In the afternoon, we had a beach trip. The previous day, during the registration process, we were given the choice of either going to the beach, or playing in a variety of indoor games, such as chess, carroms, and badminton. We pretended to consider our options for a while, though we had telepathically debated the issue, and decided on the beach trip even before the question was complete. Beaches are always most fun when you have people your same age and intentions all around you. There were five teams from my college, so there was no lack of friends to make merry with. This beach was one of those remote not-commercialized-yet getaways we urban folk dream of. The water was pure, and the sands were free of the usual plastic and paper wastes we normally find at the most famous beaches around the country. Get wet we did, though I had to hold back a bit for fear of taking ill before the contest.

We also had the formal inauguration ceremony. Nothing unusual there, it was just a few speeches followed by a mohiniattam by a student of the host college. We got to look around and see all the big brains from around Asia gathered there. Among the people that caught my attention would be a bunch of students from Singapore, a coach from Kazakhstan that seemed to move around like a short circuited robot (although a lot of girls were tailing the guy the next couple of days, so I have something to be jealous of), and a funny looking girl from Bangalore (I think, my intelligence sources are questionable) that keeps spotting me every time I look at her (and this continued as a vicious circle till we left, me, looking at her to see if she’ll spot me again, and she, spotting me looking at her).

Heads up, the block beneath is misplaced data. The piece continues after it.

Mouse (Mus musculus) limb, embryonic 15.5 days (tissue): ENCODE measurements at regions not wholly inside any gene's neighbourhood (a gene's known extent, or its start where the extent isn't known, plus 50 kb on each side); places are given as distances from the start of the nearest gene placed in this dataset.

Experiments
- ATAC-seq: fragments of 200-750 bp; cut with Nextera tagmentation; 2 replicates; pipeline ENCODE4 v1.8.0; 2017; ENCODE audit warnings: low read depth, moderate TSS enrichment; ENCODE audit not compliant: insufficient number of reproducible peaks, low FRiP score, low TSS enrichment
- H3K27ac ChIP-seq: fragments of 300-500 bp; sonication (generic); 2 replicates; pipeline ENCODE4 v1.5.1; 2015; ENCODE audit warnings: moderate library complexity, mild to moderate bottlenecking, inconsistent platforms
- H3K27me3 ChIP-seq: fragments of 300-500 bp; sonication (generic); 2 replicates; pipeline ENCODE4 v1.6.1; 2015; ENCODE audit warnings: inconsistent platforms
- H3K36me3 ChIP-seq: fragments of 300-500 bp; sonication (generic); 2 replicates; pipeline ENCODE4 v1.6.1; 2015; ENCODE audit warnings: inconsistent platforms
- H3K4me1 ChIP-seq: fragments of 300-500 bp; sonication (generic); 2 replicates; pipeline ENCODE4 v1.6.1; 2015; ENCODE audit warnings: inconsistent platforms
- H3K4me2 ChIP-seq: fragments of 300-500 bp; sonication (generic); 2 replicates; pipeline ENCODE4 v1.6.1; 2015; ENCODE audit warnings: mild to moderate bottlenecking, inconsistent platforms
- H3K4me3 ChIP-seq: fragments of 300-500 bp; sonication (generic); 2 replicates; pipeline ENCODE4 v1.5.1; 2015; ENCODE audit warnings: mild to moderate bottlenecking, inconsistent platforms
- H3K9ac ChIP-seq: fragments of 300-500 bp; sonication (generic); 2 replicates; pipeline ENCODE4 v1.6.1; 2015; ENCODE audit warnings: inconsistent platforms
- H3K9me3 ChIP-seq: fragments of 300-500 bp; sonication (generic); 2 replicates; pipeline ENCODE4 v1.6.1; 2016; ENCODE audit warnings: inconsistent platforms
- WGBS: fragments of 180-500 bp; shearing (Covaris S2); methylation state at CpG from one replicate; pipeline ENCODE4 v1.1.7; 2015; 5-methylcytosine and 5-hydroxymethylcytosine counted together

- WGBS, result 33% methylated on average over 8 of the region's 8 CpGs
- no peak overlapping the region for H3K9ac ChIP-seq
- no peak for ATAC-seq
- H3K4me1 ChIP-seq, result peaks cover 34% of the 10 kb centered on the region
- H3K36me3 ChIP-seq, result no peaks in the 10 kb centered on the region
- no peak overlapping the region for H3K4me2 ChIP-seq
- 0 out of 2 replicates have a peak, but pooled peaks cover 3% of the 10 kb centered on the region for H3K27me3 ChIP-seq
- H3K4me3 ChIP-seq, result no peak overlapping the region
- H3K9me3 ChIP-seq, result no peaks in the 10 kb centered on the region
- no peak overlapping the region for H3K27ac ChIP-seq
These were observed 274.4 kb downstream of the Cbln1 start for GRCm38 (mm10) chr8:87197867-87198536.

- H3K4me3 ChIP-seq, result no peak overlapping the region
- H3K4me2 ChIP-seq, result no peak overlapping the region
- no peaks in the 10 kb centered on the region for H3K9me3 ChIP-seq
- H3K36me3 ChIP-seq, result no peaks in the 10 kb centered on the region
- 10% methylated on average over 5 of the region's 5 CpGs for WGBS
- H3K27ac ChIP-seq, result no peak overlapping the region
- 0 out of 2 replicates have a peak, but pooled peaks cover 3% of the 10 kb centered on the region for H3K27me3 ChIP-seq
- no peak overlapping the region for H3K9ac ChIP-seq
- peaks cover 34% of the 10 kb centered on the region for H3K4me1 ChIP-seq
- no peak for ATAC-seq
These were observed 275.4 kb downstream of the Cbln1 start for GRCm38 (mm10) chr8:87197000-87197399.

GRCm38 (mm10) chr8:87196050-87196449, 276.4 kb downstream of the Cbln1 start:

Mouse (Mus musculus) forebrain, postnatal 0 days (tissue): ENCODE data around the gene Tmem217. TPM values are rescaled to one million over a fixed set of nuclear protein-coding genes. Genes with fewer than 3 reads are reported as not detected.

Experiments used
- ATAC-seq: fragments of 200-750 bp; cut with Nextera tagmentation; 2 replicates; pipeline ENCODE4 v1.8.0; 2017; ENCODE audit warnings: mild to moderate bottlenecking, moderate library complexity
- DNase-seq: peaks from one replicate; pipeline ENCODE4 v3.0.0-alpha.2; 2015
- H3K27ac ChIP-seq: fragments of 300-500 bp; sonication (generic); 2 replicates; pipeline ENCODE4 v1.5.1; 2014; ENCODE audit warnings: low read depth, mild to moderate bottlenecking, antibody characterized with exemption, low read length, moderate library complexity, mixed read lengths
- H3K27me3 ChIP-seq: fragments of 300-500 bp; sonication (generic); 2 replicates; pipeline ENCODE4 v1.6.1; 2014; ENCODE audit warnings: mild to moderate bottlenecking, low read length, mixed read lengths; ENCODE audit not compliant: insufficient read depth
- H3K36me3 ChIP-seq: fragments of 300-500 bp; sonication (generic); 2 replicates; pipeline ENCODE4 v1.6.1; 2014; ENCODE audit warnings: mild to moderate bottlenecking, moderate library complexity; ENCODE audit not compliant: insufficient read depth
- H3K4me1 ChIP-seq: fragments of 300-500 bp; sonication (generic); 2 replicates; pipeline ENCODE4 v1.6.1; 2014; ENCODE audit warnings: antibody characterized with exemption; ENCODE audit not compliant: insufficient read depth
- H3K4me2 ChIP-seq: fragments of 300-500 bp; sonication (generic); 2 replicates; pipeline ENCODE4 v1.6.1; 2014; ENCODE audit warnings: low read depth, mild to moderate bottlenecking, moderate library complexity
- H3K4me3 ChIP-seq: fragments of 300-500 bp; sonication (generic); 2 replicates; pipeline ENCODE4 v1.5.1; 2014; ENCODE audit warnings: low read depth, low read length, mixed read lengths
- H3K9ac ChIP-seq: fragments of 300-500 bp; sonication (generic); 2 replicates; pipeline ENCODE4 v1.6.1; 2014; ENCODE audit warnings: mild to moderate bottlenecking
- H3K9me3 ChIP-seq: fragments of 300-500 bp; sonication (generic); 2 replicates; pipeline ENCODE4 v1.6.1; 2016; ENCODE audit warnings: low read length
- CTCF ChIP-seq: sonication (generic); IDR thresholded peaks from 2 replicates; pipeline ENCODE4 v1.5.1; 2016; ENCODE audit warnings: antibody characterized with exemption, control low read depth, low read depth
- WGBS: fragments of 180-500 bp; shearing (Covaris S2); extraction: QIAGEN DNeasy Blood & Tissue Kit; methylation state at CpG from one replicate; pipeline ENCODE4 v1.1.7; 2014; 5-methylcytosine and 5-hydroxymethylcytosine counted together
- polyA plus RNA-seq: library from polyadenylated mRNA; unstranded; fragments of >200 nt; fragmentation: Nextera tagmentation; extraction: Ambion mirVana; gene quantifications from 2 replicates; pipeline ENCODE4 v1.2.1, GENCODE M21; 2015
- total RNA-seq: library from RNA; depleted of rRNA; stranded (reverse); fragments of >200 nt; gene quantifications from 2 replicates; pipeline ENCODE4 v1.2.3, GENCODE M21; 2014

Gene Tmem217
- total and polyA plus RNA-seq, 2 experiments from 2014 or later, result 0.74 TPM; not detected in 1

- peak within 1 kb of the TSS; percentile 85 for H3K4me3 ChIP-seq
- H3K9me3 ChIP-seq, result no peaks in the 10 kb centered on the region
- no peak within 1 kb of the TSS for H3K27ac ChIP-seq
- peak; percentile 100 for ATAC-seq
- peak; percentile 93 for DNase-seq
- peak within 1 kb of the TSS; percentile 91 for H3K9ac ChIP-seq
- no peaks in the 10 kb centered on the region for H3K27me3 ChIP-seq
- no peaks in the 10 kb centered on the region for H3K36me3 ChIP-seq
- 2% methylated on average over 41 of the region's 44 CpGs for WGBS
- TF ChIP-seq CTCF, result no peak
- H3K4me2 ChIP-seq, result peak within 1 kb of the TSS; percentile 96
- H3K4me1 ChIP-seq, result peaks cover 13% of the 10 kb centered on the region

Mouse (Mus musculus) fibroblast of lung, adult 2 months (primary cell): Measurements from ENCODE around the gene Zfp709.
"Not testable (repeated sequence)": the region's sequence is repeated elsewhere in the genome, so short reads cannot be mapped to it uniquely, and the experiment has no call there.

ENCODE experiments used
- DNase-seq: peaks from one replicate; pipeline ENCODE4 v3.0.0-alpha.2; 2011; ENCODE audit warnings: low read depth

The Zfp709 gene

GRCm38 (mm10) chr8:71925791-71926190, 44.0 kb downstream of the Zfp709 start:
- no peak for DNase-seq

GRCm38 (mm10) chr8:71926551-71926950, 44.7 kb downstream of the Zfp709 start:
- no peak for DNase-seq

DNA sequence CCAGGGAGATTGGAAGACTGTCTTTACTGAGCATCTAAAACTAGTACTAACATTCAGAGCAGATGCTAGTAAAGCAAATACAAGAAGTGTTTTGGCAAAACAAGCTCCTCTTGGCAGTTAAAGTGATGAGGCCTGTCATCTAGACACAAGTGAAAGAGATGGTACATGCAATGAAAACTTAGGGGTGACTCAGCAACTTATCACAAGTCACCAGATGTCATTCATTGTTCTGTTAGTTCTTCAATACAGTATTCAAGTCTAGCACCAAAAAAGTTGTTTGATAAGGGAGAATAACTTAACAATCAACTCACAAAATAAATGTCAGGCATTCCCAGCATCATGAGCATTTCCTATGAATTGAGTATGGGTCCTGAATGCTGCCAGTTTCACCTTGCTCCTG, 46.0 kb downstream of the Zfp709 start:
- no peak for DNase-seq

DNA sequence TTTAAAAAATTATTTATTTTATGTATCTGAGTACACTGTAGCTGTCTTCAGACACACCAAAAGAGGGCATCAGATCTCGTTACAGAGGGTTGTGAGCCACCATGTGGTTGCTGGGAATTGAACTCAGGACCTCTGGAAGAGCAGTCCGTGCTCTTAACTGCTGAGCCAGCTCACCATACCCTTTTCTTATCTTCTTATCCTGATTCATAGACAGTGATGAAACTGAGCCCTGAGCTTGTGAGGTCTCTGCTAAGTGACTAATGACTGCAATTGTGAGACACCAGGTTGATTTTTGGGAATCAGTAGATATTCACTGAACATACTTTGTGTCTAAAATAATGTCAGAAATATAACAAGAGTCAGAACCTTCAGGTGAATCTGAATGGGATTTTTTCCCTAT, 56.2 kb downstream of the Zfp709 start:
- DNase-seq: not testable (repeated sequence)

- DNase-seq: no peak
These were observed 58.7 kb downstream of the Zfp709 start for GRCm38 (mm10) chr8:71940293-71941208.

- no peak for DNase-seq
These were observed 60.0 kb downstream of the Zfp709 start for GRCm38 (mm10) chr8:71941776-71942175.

The Big Day

The contest was scheduled for 8:00am on the third day. We got up early, quite against tradition, freshened up and trotted off for breakfast. I was feeling the pressure then, struggling with my food and having second thoughts about the amount of sugar in the corn flakes. To make matters worse, we ran into The Great P, intimidating, as a God watching over a battle of mere mortals.

The contest environment was grand. Good computers with my favorite DELL keyboards, with Ubuntu 8, and with just two teams in every row, giving you sufficient space to move about to let out steam to keep your head from overheating. The computers for each team’s use were marked up by a small radio sized pyramid bearing the ICPC logo and the team name on it. Each time a team gets a problem right, a volunteer comes along and attaches a balloon to the pyramid, so that at any point of time, you could just look around to get an idea of how the other teams are dealing with the contest. The balloons would also be of the same color as the color code for the problem, so you can also see which problems are being solved the most, without looking at the ugly percentages in the statistics page. Of course, I was quite confused why the volunteers were giving us fewer balloons than everybody else, and needed Nutty’s help to figure it out.

Supposedly being the best coder (in terms of speed, correctness, etc., nothing to do with skill) in the team, I was given the responsibility of implementing the solutions my teammates came up with. I’m not sure whether I had wanted to do well, and I was worried if I could, or whether I was simply scared of making mistakes and letting my teammates down, but that’s exactly what I did.

I had a shaky start, having trouble implementing the easiest problem of the lot. After half an hour of toil, I finished the code, and submitted it, and thankfully got it right. We were in a good position then; even after what I consider one of my slowest and sloppiest pieces of work, it seems most teams submitted the problem after us, either because they were having the same kind of trouble, or because they saw the problem later.